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(Burneyville, OK, April 14, 2024):By Barbara W. Sessions, Curator, Turner's Lodge Pro Golf Museum at Falconhead Resort, Burneyville, OK

Updated: Apr 21


Jay C. Upchurch, Norman, OK, is editor of Sooner Spectator
Jay C. Upchurch

Caption: Jay C. Upchurch, Norman, OK, is editor of Sooner Spectator.


"Pete Brown was golf's equivalent of Jackie Robinson -- with a golf club in his hand, a smile on his face, and a dream in his heart." --Jay C. Upchurch, Oklahoma sportswriter


A veteran sportswriter, Jay C. Upchurch, was the last Oklahoma reporter to interview Pete Brown. Brown, who died on May 1, 2015, is credited with being the first African American member of the PGA to win an official event, the 1964 Waco Turner Open, which was played in Burneyville, OK.


The Pete Brown Diamond Jubilee is taking place May 1 to celebrate the 60th anniversary of Brown's historic victory. The program begins at 12:30 p.m. on the 18th green of Falconhead Resort in Burneyville, formerly known as Turner's Lodge Golf Club. Notables from the world of golf will be on the program, among them professional golfer Jim Dent, 84, who played the PGA Tour with Brown.


Upchurch will be first up to read excerpts from his article, "First sign of hope for black golfers shone in Burneyville," from the February 20, 2008 issue of Oklahoma Gazette.


"More than 30 years before Tiger Woods captured his first PGA title, a little-known golfer named Pete Brown rolled into the tiny Oklahoma town of Burneyville and made history.


"The 29-year-old Mississippi native bested a tournament-tested field at the 1964 Waco Turner Open that included Raymond Floyd, Miller Barber, Charles Coody, and Bruce Crampton. A scrambling three at the par-3 72nd hole gave Brown a one-shot victory over Dan Sikes.


"What’s so significant about the final results of some little golf tournament played in rural Oklahoma almost half a century ago?

"Plenty. And not just from a sports angle, but from one of great social value. Only nine months after civil rights leader Martin Luther King Jr. delivered his “I have a dream” speech in Washington, D.C., Brown fulfilled one of his lifelong dreams by becoming the first Black to win a PGA Tour event.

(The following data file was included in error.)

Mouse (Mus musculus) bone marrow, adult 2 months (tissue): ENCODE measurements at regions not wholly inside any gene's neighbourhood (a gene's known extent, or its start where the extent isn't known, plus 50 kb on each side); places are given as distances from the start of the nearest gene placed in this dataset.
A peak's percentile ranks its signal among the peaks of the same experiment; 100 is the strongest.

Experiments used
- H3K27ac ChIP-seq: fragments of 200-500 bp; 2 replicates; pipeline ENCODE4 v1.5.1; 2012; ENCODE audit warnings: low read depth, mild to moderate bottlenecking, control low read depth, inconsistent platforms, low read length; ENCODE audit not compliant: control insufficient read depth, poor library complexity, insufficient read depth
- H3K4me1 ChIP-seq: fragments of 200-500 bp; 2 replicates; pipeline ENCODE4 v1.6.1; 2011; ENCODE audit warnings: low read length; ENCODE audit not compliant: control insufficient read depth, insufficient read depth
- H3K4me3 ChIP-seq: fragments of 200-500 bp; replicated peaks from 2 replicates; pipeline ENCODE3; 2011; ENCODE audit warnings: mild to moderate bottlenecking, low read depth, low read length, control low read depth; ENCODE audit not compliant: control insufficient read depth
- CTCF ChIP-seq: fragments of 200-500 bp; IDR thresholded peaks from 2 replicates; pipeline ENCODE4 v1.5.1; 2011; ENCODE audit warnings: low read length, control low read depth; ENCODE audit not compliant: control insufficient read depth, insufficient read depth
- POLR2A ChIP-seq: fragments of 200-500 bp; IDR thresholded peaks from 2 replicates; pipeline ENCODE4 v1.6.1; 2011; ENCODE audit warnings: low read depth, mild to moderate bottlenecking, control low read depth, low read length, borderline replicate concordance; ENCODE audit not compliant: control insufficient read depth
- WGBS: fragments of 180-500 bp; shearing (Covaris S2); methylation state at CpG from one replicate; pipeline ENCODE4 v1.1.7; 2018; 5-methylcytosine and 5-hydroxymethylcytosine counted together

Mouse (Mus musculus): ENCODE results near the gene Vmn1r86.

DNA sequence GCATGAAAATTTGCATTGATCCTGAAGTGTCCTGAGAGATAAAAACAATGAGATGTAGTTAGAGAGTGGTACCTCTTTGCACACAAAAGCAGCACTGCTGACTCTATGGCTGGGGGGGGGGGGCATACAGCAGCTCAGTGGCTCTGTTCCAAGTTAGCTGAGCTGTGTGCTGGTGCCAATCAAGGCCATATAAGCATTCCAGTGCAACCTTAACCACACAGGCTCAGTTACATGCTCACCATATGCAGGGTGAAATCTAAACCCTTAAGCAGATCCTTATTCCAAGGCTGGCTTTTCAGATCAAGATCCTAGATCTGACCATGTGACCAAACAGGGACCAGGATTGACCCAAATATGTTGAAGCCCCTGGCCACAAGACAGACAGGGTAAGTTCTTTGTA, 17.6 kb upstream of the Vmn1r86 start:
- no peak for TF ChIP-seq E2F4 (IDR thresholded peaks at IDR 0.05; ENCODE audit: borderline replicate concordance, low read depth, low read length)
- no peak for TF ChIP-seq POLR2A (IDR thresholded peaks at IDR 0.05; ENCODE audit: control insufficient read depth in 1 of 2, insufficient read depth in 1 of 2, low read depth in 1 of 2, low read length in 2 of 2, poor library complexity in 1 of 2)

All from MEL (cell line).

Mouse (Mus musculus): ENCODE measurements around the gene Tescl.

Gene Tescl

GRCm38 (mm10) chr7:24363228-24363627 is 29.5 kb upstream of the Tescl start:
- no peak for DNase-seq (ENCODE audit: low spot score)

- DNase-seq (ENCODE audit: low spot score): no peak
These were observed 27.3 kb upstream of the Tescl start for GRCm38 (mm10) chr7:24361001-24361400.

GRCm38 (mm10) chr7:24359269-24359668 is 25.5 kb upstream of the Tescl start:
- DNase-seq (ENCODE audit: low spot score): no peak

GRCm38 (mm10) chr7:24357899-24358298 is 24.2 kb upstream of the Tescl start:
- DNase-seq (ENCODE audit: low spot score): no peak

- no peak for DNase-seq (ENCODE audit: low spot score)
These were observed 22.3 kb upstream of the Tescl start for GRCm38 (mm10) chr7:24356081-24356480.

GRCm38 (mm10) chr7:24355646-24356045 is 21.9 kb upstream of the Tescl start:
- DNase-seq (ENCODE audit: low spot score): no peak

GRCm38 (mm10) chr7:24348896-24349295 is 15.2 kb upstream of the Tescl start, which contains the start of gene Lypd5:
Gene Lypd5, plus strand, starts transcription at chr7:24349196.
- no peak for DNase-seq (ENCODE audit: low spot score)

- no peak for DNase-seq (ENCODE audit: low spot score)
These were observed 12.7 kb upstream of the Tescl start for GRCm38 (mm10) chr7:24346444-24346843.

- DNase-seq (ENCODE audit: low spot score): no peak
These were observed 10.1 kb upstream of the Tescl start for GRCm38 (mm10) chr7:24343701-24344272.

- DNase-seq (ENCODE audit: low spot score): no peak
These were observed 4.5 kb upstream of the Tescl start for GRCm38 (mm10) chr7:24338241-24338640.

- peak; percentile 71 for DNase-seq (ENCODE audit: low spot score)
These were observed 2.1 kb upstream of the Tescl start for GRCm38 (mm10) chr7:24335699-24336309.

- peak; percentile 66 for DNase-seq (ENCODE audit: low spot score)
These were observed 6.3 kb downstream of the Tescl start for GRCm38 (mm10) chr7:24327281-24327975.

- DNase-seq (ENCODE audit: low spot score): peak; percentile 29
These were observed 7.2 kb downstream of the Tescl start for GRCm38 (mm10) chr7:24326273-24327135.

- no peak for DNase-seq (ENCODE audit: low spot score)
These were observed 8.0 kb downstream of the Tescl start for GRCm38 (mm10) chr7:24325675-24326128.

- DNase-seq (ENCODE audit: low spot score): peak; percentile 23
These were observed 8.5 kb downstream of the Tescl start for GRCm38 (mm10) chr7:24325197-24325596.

"The fact he did it without any fanfare and with little media attention makes Brown the answer to an obscure trivia question. His accomplishment, however significant to other Black golfers and to his race in general -- not to mention how it helped further alter the narrow-mindedness of professional golf -- is still underpublicized today.

"But the truth is, Brown was golf’s equivalent of Jackie Robinson. While not the first Black to earn his PGA Tour card -- that honor belongs to his longtime friend Charles Sifford (in 1961) -- Brown quietly and passionately waged war against racism and discrimination. He did so with a golf club in his hand, a smile on his face, and a dream in his heart.


"'We dealt with a lot of obstacles back then. Unfortunately, it was just the way it was,' Brown said . . . 'We played in a lot of places that nobody wanted us to play, and it was definitely volatile at times. You had to be thick-skinned. . . .Being the first Black player to win a PGA event was special . . .because of the struggles we had endured just to play on the regular tour.'”


"Brown, who honed his golfing skills in Jackson, MS then overcame polio as a young man, turned pro in 1954. But it was not until the PGA abolished its "Caucasian only" clause in 1961 that Brown and others were given the opportunity to compete on a somewhat level playing field.


Brown and Sifford traveled together and blazed trails across the country, playing in many PGA events that had previously only seen Blacks fill the roles of caddies.

"With some of the challenged we faced, I knew I had to focus that much harder on my goal of playing professional golf," said Brown.


(Burneyville, OK, April 14, 2024):

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